In light of ongoing discussions on how to curb hate speech, we focus on the social media debates around accepting migrants and refugees.  This is part of a body of work that studies the backlash against refugees both on-line and offline. In particular, as some research suggests that Facebook enables online hate speech to shift into real-life violent crime against refugees; the mass shooting in Christchurch, New Zealand is a most recent example on this link. Our work lays bare the ways in which twitter is a critical space for solidarity contestation where anti-solidarity discourses often respond directly to pro-solidarity campaigns (by invoking the same hashtags). We see descriptions of the refugee situation (#refugees, #refugeecrisis, #Syrianrefugees) as well as mentions of the pro-refugee hashtags like #RefugeesWelcome and #WithRefugees alongside anti-refugee hashtags (#fuckrefugees and #RefugeesNotWelcome). Some policies are mentioned (#muslimban and #shiftingburden) that might be used by either camp. National contexts are reflected in references to particular politicians (Trudeau, Obama, @MayorofLondon, Trump) as well as their slogans (Trump’s #maga). A worrisome range of offensive speech is on display in addition to the anchoring hashtags: the #fuckrefugees hashtag is accompanied by additional uses of the #fuck connected to categories, politicians, opposition groups (Liberals), as well as other (liberal) movements like Black Lives Matter. Racially specific language like #NoKebabsallowed also makes an appearance here. White supremacy sentiments and organizations are invoked heavily. Groups like Red Nation Rising, a conservative affiliation in the US and European Brotherhood make an appearance along with injunctions to #Defendeurope. There are explicit references to Hail Odin, White Supremacy, White Europa, and White Colonies. These references reveal public attitudes that circulate, connected or disconnected from informal groups or political parties.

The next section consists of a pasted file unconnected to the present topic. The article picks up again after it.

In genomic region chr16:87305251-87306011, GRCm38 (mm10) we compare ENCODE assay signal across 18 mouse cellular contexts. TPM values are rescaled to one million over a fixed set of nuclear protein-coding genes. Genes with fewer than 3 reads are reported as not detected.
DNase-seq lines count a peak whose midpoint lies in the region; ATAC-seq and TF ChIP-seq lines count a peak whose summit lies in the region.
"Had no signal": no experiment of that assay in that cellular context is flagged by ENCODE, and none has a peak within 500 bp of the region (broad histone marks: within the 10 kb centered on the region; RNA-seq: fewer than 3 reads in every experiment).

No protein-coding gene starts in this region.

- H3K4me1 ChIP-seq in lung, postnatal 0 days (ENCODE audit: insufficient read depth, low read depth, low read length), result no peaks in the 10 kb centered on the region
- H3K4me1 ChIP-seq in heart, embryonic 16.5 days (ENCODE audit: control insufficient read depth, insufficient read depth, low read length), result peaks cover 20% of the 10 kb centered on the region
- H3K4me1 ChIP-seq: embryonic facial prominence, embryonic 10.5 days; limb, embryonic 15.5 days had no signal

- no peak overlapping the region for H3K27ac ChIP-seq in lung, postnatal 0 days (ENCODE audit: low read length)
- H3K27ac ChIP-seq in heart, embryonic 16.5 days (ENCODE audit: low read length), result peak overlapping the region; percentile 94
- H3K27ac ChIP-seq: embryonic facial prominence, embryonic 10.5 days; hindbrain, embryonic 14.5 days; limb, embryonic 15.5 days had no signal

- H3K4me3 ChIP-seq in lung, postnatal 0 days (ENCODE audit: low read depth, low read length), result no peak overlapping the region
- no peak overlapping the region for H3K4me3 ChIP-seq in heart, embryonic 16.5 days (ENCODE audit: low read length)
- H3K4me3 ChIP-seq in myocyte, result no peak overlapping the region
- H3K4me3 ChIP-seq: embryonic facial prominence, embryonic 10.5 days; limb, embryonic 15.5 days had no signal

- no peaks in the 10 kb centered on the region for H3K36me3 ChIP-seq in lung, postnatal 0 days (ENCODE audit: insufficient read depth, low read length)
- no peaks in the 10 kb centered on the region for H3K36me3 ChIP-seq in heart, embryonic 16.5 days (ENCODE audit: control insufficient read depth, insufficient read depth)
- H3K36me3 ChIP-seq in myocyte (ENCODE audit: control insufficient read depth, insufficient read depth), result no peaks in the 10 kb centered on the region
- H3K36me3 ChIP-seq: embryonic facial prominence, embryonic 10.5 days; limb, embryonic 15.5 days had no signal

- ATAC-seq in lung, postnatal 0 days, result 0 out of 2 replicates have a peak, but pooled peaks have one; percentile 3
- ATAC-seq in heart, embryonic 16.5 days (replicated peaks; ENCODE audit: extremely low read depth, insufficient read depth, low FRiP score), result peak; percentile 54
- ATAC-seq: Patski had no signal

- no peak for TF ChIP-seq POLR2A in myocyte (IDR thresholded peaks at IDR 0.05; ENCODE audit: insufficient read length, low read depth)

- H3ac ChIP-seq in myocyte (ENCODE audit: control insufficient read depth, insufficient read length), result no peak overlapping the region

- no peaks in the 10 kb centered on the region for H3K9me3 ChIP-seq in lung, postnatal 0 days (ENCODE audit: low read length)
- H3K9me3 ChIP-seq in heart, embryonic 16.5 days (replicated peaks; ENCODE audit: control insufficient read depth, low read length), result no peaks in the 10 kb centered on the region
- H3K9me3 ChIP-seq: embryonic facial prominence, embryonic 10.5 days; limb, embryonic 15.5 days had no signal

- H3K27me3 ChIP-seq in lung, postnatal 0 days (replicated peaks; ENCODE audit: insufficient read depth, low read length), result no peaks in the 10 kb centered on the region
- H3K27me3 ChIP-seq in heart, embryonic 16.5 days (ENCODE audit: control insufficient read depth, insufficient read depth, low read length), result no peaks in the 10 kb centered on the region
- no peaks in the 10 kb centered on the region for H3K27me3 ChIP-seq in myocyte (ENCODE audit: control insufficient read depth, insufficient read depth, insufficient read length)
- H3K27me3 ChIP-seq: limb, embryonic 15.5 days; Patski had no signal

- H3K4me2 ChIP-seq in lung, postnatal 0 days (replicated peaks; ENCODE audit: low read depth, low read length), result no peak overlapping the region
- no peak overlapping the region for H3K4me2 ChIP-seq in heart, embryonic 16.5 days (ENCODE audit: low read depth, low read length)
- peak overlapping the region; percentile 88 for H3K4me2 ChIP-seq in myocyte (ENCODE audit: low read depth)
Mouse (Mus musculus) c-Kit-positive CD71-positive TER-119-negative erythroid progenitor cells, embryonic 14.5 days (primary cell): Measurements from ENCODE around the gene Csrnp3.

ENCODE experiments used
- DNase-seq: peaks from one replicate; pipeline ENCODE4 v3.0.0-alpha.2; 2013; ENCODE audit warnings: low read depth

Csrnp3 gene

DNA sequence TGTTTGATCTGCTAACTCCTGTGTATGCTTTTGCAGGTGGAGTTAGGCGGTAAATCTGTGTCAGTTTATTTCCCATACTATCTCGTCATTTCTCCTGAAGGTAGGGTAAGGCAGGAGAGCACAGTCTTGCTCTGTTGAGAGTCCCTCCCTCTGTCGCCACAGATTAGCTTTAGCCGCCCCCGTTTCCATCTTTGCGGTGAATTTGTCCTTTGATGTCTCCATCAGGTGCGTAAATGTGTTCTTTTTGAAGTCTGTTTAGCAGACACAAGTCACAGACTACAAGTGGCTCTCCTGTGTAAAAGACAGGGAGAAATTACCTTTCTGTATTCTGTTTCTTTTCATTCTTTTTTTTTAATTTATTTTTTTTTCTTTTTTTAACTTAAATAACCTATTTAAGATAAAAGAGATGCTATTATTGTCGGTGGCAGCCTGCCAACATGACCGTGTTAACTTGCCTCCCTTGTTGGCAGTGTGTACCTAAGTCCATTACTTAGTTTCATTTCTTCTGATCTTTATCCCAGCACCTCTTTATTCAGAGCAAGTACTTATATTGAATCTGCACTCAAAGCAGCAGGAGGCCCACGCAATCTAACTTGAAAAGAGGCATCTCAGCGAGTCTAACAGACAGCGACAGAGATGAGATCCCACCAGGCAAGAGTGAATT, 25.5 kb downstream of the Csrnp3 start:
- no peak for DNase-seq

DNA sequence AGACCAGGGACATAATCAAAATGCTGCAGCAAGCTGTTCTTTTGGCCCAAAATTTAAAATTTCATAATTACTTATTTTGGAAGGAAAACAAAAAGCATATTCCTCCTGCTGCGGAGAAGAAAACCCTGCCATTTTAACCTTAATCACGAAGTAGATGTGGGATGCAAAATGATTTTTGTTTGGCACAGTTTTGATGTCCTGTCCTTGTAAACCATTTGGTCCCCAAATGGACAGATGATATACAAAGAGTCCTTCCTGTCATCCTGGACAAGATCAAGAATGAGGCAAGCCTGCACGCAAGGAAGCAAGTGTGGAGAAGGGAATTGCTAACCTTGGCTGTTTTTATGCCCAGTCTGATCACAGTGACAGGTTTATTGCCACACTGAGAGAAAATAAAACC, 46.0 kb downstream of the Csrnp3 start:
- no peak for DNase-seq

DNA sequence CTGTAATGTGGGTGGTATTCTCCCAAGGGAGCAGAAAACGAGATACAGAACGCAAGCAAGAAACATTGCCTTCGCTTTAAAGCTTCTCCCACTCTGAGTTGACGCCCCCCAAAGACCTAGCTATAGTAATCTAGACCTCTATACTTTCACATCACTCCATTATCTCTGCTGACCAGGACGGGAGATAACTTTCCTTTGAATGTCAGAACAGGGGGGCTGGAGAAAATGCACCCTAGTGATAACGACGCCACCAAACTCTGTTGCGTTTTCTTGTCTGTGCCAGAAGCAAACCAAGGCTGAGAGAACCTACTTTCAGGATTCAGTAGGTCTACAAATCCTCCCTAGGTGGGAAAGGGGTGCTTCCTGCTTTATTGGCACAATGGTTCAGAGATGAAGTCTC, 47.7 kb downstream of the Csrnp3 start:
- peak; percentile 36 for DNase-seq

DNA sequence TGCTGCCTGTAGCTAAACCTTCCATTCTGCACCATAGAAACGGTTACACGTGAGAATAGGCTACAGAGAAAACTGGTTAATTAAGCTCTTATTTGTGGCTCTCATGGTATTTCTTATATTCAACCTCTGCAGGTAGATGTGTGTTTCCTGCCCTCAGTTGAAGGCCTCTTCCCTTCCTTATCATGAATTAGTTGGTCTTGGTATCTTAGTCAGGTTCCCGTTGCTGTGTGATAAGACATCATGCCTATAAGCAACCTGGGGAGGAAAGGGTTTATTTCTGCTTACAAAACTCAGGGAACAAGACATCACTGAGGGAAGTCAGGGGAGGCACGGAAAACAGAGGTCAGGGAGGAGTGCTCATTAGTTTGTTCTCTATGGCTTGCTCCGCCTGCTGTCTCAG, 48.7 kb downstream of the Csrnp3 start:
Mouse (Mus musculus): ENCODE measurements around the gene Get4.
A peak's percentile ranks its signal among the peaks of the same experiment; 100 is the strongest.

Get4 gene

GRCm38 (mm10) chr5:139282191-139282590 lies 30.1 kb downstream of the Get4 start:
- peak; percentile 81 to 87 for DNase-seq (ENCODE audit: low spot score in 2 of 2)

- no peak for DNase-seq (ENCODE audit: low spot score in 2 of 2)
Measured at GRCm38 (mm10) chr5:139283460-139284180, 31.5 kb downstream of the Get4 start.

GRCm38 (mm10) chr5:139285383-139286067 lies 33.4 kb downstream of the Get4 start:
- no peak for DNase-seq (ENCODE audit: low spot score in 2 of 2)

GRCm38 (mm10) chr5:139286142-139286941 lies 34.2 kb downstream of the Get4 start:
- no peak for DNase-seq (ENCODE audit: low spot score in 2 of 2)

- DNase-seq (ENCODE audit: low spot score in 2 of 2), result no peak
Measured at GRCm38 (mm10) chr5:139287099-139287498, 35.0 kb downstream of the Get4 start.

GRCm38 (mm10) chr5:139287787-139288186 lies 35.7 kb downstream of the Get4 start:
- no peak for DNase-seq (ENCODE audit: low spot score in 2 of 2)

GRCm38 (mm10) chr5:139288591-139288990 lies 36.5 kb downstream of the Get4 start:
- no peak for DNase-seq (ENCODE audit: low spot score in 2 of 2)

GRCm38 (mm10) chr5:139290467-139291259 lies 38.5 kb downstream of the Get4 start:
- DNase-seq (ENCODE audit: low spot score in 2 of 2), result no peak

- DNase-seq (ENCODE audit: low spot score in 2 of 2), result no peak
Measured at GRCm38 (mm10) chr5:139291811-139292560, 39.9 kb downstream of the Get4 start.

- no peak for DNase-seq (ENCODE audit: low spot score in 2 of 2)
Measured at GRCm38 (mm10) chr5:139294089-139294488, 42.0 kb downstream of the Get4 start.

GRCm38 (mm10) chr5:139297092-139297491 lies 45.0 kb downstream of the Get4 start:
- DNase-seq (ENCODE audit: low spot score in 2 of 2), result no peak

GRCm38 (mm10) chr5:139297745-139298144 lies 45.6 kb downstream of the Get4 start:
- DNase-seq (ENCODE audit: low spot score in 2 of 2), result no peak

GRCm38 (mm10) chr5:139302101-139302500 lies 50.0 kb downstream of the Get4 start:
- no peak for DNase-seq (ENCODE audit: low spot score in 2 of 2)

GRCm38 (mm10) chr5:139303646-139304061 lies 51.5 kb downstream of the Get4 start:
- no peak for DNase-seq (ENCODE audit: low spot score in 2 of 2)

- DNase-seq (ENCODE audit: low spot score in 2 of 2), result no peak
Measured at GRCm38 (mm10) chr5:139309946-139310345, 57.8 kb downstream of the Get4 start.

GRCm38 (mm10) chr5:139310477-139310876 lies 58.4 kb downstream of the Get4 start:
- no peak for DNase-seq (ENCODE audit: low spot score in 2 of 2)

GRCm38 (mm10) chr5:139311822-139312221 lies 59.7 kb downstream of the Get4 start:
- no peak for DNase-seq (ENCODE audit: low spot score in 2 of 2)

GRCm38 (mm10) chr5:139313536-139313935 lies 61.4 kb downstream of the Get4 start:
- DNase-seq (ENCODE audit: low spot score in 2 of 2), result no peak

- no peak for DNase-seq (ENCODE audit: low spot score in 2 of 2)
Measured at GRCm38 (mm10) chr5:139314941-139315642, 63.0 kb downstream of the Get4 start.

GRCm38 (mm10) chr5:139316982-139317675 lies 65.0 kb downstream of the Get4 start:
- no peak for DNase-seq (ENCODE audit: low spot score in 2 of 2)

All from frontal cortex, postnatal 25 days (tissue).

Following our presentation, the question of the ethical implications of our project was raised. Does our research give undue attention and significance to online hate speech in ways that may assist anti-solidarity forces? Citing her discussions with pro-solidarity activists, my collaborator Nina Hall discussed the limitations of studying only progressive pro-solidarity movements; indeed, understanding the anti-solidarity networks and online spaces of hate speech is critical for today’s advocates. Our work is concerned with the arguments made by anti-solidarity and anti-migrant forces to make legible their grievances, dominant narratives, along with the misinformation that feeds some of these arguments. We found that there were a wide-range of frames used--cultural, economic, gender, security, and legal—with some being more popularly adopted and diffused than others. We note that engagement with international refugee laws and policies is minimal while claims to specific national contexts and local concerns is dominant. It may be that pro and anti-refugee solidarity groups are talking past each other, not to each other. As another conference participant pointed out, our work will help pro-solidarity groups adjust their communication strategies to take into account what works and doesn’t work when communicating the needs of migrants and refugees. Future work will continue to explicate the nature of arguments against migrants and refugees, better trace the diffusion across the Northern American and European contexts, and offer tips to NGOs and advocates on responding to anti-solidarity sentiments. 

Photo credit: https://refugees-welcome.blogs.uni-hamburg.de/


Dr. Alexandra C. Budabin is a Senior Researcher at the University of Dayton Human Rights CenterShe is conducting research on transnational advocacy around gender-based sexual violence with Dr. Natalie F. Hudson. She is a Co-I on the research project "Commodifying Compassion: Implications of Turning People and Humanitarian Causes into Marketable Things", funded by the Danish Council for Independent Research 2017-2020.